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On March 4, 2024, the 11th U.S. Circuit Court of Appeals upheld the temporary block on Florida’s Individual Freedom Act, better known as the “Stop WOKE Act.” Employers implementing diversity, equity, and inclusion (DEI) programs should be aware of the impact of this ruling, as well as the developments in the underlying case.

Background on the Stop WOKE Act

Among other things, the Stop WOKE Act bars employers from holding mandatory, as opposed to voluntary, meetings endorsing certain ideas enumerated in the Act, such as teaching that an individual’s “moral character or status as either privileged or oppressed is necessarily determined by his or her race, color, sex, or national origin.” An employee forced to sit through such training may bring a private action for discrimination against the employer.

Lower Court Blocks Act

Since its passing in 2022, the Act has generated controversy. Almost immediately, two employers and a training company challenged its constitutionality. They argued the Act violates the First Amendment by unlawfully restricting speech. The Northern District of Florida agreed and granted an injunction to block enforcement of the Act. The State of Florida appealed that injunction to the 11th Circuit Court of Appeals.

Court of Appeals Affirms Lower Court’s Ruling That Act Appears to be Unconstitutional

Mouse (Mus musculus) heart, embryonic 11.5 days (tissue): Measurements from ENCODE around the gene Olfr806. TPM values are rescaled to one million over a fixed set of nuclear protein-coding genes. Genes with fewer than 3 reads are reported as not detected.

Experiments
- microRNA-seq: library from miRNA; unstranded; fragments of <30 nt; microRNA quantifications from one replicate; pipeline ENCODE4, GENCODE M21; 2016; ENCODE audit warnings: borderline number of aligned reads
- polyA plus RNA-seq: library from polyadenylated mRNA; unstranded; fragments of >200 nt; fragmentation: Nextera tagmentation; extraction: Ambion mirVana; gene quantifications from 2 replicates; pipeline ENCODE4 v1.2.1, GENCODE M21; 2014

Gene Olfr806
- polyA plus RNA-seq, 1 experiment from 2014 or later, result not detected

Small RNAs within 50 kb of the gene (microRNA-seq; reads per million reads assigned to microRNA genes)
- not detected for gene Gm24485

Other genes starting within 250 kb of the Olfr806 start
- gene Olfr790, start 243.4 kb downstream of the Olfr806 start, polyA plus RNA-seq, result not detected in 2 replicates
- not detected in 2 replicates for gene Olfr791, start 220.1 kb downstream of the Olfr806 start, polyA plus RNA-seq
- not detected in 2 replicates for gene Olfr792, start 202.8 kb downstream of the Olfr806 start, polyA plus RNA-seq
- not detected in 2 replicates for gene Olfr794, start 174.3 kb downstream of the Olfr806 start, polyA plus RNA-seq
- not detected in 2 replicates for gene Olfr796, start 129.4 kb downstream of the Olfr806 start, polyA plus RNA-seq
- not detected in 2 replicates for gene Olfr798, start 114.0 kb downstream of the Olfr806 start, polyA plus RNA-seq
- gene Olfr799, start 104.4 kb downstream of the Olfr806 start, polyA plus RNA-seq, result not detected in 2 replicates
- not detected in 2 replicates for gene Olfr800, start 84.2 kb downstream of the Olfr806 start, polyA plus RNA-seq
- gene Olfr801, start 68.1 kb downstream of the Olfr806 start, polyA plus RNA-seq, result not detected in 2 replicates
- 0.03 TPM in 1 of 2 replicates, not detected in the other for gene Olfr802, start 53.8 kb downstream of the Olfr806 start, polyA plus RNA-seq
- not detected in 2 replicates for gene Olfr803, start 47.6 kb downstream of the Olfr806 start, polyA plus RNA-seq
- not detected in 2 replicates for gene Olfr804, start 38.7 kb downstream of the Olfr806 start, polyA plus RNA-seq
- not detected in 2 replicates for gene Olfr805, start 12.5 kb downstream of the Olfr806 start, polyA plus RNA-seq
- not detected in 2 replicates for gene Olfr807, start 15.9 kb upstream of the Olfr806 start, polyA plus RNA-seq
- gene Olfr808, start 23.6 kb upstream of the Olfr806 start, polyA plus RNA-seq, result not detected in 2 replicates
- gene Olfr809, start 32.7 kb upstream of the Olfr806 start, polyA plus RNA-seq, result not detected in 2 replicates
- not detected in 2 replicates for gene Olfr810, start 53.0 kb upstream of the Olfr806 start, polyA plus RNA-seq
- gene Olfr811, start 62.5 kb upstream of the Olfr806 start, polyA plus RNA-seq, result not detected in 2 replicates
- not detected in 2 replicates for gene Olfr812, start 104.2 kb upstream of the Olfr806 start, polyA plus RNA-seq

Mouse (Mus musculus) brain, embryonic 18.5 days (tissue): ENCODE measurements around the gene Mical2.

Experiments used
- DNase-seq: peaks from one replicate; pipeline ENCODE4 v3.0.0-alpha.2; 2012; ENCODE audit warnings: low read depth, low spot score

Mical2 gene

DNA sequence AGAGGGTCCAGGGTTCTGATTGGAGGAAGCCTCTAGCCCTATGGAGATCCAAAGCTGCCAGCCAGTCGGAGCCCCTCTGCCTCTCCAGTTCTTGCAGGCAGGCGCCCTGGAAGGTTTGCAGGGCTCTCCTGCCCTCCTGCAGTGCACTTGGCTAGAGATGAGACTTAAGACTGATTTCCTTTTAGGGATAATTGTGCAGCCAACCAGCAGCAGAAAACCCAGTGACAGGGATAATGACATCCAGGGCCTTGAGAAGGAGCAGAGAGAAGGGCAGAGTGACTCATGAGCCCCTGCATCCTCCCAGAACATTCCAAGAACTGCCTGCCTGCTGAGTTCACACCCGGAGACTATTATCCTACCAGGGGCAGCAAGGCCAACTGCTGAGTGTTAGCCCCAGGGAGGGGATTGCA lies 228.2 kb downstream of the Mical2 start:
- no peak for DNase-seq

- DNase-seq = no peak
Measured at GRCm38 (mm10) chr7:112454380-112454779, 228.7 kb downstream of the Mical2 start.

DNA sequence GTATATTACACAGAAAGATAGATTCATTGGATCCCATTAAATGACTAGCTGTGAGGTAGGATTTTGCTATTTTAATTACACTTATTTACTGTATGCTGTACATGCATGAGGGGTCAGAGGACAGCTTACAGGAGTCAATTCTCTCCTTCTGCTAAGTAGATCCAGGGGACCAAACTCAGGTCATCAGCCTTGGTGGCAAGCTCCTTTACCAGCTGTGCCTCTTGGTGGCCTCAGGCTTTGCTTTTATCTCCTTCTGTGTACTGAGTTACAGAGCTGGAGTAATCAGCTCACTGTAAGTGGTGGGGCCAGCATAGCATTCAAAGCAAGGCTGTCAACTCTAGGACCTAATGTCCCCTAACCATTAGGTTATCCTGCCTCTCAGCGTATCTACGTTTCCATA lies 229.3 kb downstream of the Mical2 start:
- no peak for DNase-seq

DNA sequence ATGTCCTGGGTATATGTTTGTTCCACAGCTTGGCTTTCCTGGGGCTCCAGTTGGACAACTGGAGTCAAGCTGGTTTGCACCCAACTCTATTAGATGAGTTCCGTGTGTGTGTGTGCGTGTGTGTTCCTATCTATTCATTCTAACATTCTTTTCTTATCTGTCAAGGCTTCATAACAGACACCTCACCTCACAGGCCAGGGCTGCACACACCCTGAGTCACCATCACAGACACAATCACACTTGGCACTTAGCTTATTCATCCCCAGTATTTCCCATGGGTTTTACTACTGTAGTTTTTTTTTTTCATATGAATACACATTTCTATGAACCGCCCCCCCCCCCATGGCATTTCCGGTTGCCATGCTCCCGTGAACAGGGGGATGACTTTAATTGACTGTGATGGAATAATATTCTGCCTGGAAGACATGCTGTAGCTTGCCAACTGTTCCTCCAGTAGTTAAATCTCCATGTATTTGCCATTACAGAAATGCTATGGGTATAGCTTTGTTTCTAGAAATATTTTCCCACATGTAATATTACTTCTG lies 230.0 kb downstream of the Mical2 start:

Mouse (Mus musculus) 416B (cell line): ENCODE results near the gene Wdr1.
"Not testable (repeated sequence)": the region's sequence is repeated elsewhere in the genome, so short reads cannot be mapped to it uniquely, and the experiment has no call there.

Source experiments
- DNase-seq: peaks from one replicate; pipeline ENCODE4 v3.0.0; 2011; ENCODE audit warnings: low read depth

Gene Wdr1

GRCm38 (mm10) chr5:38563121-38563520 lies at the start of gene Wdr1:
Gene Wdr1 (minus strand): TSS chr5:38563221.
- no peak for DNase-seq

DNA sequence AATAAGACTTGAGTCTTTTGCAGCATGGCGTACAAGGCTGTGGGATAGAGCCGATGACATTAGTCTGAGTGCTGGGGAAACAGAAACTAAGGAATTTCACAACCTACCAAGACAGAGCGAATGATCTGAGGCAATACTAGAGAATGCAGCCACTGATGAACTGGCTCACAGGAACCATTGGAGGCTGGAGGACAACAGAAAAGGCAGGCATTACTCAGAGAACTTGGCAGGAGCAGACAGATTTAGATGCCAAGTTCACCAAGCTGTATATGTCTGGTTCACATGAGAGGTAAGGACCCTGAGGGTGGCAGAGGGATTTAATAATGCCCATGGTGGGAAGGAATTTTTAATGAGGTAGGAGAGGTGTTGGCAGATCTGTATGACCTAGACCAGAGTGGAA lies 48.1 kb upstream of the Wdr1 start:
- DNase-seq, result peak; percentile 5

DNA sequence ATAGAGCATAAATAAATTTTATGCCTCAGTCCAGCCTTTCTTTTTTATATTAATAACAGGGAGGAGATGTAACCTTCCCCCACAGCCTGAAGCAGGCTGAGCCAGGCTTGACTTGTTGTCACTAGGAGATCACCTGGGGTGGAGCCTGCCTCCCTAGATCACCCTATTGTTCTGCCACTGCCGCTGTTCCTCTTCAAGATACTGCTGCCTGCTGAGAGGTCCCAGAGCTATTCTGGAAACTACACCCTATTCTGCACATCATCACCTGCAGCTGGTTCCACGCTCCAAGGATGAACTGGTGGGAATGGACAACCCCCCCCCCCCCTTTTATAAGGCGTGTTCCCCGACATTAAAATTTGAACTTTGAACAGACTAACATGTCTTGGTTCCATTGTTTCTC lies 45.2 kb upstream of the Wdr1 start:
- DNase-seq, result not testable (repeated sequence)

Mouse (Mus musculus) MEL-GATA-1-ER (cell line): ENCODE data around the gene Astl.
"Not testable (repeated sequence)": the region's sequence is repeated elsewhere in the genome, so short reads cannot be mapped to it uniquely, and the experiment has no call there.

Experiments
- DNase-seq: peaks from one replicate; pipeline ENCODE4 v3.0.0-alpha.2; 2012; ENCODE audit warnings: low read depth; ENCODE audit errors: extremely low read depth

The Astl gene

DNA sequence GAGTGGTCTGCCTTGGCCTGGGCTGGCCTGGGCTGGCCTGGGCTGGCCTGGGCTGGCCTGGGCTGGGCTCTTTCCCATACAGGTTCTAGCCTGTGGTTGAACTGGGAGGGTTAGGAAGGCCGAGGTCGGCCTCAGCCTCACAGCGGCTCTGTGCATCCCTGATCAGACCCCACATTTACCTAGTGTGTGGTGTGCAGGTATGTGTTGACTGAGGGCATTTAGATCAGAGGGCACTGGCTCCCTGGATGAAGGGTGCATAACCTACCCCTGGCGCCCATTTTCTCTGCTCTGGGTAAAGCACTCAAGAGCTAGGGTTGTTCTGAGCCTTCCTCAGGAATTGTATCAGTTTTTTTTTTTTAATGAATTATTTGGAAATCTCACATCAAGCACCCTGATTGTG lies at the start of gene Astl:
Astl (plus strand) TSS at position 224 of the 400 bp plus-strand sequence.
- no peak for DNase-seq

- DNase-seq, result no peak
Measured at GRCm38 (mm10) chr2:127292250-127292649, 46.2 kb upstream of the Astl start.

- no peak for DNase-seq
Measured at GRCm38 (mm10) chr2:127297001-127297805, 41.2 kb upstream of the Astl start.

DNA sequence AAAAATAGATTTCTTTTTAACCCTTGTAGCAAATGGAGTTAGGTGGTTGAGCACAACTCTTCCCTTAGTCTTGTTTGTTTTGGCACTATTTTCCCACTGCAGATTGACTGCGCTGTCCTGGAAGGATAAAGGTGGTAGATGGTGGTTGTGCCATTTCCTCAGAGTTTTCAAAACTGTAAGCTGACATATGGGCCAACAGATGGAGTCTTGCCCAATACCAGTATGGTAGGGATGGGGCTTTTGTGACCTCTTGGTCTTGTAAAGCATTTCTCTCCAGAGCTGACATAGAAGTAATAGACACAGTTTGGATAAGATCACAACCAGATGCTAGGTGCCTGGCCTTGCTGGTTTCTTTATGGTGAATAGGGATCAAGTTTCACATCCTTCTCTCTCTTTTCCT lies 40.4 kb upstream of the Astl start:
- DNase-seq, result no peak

On March 4, the Court of Appeals affirmed the lower court’s ruling and upheld the injunction. In its opinion, the Court of Appeals denounced the Act for penalizing viewpoints considered offensive by the government—the “greatest First Amendment sin.”

The three-judge panel unanimously rejected Florida’s attempt to characterize the Act as restricting conduct (which the government has broad authority to regulate) rather than speech. The “fact that only mandatory meetings that convey a particular message and viewpoint are prohibited makes quick work of Florida’s conduct-not-speech defense.”

The Court also rejected the argument that the Act protects employees from discrimination caused by the prohibited teachings. The Court stated that Florida “has no compelling interest in creating a per se rule that some speech, regardless of its context or the effect it has on the listener, is offensive and discriminatory.” The Court reasoned that even if Florida is “right” and these ideas should be verboten, “the merits of these views” should be “decided in the clanging marketplace of ideas rather than a codebook or a courtroom.” “No government can ‘shut off discourse solely to protect others from hearing it.’ Instead, ‘in public debate we must tolerate insulting, and even outrageous, speech in order to provide adequate breathing space to the freedoms protected by the First Amendment’.”

The State of Florida has reportedly indicated an intent to appeal to the U.S. Supreme Court.

What Does This Mean for Florida Employers?

This ruling has practical significance for employers. The success of legal challenges to programs like affirmative action has led many employers to scale back or alter their DEI initiatives. Employers should continue to be mindful of the content and implementation of their programs. Our attorneys are available and ready to counsel employers on the development and implementation of legally compliant DEI programs in the workplace.